Book Image

Game Programming Using Qt: Beginner's Guide

By : Lorenz Haas, Witold Wysota, Witold Wysota, Lorenz Haas
Book Image

Game Programming Using Qt: Beginner's Guide

By: Lorenz Haas, Witold Wysota, Witold Wysota, Lorenz Haas

Overview of this book

Qt is the leading cross-platform toolkit for all significant desktop, mobile, and embedded platforms and is becoming more popular by the day, especially on mobile and embedded devices. Despite its simplicity, it's a powerful tool that perfectly fits game developers’ needs. Using Qt and Qt Quick, it is easy to build fun games or shiny user interfaces. You only need to create your game once and deploy it on all major platforms like iOS, Android, and WinRT without changing a single source file. The book begins with a brief introduction to creating an application and preparing a working environment for both desktop and mobile platforms. It then dives deeper into the basics of creating graphical interfaces and Qt core concepts of data processing and display before you try creating a game. As you progress through the chapters, you’ll learn to enrich your games by implementing network connectivity and employing scripting. We then delve into Qt Quick, OpenGL, and various other tools to add game logic, design animation, add game physics, and build astonishing UI for the games. Towards the final chapters, you’ll learn to exploit mobile device features such as accelerators and sensors to build engaging user experiences. If you are planning to learn about Qt and its associated toolsets to build apps and games, this book is a must have.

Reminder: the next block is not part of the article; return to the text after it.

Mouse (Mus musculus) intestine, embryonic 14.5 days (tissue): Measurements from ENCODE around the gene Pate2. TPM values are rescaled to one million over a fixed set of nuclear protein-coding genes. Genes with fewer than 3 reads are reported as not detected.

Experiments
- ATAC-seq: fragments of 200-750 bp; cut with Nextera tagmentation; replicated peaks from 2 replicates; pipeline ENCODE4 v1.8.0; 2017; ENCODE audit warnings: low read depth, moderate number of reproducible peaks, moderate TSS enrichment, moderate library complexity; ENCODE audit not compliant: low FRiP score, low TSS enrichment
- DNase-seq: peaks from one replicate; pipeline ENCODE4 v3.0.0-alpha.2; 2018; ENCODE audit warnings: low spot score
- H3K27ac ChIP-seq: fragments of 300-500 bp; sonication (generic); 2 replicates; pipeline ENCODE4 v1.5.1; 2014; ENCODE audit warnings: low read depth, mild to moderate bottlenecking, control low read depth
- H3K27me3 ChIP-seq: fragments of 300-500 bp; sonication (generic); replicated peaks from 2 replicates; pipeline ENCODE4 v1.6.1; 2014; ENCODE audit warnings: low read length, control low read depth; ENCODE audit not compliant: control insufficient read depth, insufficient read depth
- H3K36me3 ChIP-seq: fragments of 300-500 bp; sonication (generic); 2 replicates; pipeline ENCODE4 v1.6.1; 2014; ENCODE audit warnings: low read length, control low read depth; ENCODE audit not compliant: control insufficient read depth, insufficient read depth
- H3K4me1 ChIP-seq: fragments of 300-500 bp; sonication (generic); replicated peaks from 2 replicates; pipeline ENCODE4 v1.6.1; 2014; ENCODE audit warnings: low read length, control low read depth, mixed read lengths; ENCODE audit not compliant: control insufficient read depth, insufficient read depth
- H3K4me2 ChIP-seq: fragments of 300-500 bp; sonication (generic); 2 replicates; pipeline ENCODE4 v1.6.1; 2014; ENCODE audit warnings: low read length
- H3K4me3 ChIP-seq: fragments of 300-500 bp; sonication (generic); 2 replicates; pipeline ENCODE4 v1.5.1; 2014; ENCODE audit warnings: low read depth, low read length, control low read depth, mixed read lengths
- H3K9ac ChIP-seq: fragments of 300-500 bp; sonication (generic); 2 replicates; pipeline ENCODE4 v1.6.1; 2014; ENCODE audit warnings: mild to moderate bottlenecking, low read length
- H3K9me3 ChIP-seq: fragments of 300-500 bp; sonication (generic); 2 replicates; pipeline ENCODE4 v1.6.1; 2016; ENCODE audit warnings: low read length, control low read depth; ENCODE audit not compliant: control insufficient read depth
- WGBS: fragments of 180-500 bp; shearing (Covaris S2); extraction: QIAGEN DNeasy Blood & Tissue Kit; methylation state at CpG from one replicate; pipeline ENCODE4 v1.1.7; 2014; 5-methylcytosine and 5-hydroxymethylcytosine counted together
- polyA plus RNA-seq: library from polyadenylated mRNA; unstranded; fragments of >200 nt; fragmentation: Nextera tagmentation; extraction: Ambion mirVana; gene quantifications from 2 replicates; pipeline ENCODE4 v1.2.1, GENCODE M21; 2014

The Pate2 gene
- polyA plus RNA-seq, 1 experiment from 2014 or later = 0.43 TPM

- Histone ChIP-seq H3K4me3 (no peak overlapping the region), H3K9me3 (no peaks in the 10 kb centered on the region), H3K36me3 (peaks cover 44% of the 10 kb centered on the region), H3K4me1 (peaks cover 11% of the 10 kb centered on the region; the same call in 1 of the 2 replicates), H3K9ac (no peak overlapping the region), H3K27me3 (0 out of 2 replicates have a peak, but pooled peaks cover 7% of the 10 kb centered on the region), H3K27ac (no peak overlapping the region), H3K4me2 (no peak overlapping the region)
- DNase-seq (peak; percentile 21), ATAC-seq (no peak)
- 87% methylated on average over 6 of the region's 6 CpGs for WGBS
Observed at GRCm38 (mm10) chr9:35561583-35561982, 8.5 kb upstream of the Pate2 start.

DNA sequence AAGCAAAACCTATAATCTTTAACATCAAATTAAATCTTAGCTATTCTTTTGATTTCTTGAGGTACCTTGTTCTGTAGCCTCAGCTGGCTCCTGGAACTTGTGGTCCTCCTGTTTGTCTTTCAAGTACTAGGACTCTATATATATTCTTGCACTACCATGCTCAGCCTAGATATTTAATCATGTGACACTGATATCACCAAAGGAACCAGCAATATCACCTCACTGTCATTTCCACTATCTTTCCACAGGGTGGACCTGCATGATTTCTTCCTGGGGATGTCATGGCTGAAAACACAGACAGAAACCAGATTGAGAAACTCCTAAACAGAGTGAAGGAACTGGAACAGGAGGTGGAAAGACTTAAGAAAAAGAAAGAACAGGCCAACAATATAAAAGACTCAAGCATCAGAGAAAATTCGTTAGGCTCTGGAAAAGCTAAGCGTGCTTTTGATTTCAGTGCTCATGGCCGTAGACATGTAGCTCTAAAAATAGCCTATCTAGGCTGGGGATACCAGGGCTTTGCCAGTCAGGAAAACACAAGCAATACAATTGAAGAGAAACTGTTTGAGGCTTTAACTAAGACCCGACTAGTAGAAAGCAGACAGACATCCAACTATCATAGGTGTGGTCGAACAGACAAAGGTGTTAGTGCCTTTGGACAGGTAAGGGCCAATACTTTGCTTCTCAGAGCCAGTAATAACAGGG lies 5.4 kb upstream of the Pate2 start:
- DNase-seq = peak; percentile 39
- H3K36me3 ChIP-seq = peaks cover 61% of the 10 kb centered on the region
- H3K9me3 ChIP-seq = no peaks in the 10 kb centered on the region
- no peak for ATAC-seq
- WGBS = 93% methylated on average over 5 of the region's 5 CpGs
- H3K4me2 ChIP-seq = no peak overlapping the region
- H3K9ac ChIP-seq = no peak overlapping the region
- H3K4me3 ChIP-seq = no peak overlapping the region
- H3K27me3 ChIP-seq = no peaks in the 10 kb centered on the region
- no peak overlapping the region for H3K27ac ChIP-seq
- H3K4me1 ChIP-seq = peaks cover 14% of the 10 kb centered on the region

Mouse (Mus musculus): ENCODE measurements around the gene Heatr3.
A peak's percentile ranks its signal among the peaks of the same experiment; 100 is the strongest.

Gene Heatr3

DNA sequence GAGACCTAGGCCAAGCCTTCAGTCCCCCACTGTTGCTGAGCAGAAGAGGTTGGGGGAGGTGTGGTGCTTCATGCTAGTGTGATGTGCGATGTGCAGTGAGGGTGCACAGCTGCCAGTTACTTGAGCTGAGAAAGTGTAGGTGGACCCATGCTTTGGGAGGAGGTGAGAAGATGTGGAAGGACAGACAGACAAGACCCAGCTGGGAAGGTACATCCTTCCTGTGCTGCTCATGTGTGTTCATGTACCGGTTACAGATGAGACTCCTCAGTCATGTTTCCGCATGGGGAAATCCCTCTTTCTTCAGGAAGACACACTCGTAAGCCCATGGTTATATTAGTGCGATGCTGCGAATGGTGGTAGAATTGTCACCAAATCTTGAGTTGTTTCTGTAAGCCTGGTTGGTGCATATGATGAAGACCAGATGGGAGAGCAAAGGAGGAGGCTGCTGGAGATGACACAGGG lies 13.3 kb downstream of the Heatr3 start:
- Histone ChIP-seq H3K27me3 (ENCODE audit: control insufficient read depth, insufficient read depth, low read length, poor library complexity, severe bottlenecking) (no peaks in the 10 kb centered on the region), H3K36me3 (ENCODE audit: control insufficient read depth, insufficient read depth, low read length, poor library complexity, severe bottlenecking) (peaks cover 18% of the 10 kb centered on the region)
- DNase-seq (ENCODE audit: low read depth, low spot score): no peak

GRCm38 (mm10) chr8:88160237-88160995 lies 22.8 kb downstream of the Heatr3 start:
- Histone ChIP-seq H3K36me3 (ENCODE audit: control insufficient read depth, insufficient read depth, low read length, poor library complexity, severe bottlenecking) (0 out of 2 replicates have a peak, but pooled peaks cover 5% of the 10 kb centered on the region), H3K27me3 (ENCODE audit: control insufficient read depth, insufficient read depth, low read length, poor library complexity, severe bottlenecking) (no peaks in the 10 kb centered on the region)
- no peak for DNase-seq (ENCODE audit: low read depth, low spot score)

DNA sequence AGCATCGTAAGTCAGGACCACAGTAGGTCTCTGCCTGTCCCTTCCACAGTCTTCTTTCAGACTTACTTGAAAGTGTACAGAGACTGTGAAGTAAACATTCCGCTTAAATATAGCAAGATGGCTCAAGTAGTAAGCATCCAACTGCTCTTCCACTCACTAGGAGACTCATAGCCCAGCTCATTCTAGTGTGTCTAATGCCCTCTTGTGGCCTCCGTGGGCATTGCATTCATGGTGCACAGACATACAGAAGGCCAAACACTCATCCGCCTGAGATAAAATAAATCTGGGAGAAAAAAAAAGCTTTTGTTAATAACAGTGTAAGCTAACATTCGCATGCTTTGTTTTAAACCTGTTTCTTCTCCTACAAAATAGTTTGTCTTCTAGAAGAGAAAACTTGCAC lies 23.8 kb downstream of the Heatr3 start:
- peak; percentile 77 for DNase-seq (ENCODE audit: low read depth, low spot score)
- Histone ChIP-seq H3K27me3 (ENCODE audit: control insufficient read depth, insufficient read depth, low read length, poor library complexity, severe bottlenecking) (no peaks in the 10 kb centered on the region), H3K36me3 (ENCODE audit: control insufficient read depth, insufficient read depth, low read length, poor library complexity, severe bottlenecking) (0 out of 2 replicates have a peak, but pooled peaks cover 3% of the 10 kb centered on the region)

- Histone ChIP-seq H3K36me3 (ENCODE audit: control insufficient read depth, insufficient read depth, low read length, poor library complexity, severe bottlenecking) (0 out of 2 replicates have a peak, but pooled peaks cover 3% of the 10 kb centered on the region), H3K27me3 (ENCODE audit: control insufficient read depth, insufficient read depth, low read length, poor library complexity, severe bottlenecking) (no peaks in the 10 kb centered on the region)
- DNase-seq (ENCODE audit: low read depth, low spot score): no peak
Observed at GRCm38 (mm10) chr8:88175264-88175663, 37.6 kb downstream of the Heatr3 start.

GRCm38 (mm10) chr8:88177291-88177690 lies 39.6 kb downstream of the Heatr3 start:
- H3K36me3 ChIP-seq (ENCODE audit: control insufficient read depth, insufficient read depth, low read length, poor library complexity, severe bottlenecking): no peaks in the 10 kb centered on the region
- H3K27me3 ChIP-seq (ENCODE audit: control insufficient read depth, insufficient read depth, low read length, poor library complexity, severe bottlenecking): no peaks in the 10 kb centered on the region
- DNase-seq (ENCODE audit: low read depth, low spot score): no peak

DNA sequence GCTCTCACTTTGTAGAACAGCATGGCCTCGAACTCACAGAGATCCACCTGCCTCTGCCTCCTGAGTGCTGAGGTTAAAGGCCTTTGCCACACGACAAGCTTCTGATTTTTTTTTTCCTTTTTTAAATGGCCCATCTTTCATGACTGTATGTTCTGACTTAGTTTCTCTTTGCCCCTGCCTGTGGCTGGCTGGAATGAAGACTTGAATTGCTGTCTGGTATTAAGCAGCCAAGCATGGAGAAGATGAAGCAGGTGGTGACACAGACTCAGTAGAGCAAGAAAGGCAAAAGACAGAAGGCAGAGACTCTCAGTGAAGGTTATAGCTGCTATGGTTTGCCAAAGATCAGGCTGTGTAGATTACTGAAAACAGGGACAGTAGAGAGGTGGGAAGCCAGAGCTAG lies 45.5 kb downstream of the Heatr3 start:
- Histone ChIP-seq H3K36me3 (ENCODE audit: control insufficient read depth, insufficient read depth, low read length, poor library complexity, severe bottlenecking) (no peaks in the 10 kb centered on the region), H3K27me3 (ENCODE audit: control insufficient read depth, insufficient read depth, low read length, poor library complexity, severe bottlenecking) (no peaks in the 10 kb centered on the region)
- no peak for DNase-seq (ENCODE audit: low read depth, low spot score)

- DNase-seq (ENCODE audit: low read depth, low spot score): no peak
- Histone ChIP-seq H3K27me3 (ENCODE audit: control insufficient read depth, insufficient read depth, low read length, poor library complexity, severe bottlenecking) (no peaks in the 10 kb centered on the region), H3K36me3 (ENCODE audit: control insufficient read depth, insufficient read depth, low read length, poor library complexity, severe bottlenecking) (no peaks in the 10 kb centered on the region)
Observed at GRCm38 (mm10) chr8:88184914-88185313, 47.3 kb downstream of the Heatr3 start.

Table of Contents (18 chapters)
Game Programming Using Qt
Credits
About the Authors
About the Reviewers
www.PacktPub.com
Preface
Index

Time for action – forwarding a new message


When a connected client sends a new chat message, the underlying socket—since it inherits QIODevice—emits readyRead(), and thus, our newMessage() slot will be called.

Before we have a look at this slot, there is something important that you need to keep in mind. Even though TCP is ordered and without any duplicates, this does not mean that all the data is delivered in one big chunk. So, before processing the received data, we need to make sure that we get the entire message. Unfortunately, there is neither an easy way to detect whether all data was transmitted nor a globally usable method for such a task. Therefore, it is up to you to solve this problem, as it depends on the use case. Two common solutions, however, are to either send magic tokens to indicate the start and the end of a message, for example, single characters or XML tags, or you can send the size of the message upfront. The second solution is shown in the Qt documentation where the...